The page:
Radon gas decays into radioactive particles that can get trapped in your lungs when you breathe it. As they break down further, these particles release small bursts of energy. This can damage lung tissue and increase the chances of developing lung cancer over the course of a lifetime. People who smoke have an even greater risk. Not everyone exposed to high levels of radon will develop lung cancer. However, radon in indoor air is the second leading cause of lung cancer. About 20,000 deaths a year in the U.S. are caused by breathing radon in indoor air. Only about 1-2 percent of radon in the air comes from drinking water. However breathing radon released to air from tap water increases the risk of lung cancer over the course of your lifetime. Some radon stays in the water; drinking water containing radon also presents a risk of developing internal organ cancers, primarily stomach cancer. However this risk is smaller than the risk of developing lung cancer from radon released to air from tap water. Based on a National Academy of Sciences report, EPA estimates that radon in drinking water causes about 168 cancer deaths per year: 89% from lung cancer caused by breathing radon released to the indoor air from water and 11% from stomach cancer caused by consuming water containing radon. Additional information on radon in drinking is available at http://water.epa.gov/lawsregs/rulesregs/sdwa/radon/regulations.cfm.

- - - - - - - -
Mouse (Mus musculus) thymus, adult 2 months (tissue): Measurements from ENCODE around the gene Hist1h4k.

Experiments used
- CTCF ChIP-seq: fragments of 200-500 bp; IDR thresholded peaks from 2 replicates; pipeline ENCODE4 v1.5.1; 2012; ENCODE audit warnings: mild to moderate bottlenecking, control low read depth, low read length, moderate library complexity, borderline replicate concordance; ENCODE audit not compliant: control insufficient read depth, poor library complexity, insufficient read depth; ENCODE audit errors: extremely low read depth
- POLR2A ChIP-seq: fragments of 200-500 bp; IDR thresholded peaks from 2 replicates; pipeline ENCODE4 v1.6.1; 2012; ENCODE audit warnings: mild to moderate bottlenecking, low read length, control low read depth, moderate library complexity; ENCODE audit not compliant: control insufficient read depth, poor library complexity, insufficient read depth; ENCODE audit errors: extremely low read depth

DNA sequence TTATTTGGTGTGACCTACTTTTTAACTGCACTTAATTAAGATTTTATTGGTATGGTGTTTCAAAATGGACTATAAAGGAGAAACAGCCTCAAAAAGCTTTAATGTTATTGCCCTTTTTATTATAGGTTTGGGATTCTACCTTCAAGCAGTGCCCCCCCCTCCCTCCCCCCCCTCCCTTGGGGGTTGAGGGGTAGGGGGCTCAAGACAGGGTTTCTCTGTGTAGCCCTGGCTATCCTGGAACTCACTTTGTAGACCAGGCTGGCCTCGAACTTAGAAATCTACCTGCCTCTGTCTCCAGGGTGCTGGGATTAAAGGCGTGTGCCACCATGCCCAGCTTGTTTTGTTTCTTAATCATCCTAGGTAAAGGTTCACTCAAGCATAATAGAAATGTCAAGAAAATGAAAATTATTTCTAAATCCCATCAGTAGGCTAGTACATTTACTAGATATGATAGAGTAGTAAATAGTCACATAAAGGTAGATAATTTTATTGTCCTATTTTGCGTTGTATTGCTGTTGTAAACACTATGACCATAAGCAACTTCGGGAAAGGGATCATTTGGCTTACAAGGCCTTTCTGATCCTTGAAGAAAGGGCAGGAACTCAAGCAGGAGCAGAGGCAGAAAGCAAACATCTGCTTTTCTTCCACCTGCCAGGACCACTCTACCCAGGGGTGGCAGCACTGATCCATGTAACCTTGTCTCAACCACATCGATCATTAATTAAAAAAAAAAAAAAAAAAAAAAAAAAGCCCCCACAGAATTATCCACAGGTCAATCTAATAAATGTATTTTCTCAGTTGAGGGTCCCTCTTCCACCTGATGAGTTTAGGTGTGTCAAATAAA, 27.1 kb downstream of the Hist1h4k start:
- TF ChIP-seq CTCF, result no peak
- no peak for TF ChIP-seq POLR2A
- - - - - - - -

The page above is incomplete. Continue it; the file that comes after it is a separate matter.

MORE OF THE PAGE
Why is radon in drinking water a health concern?
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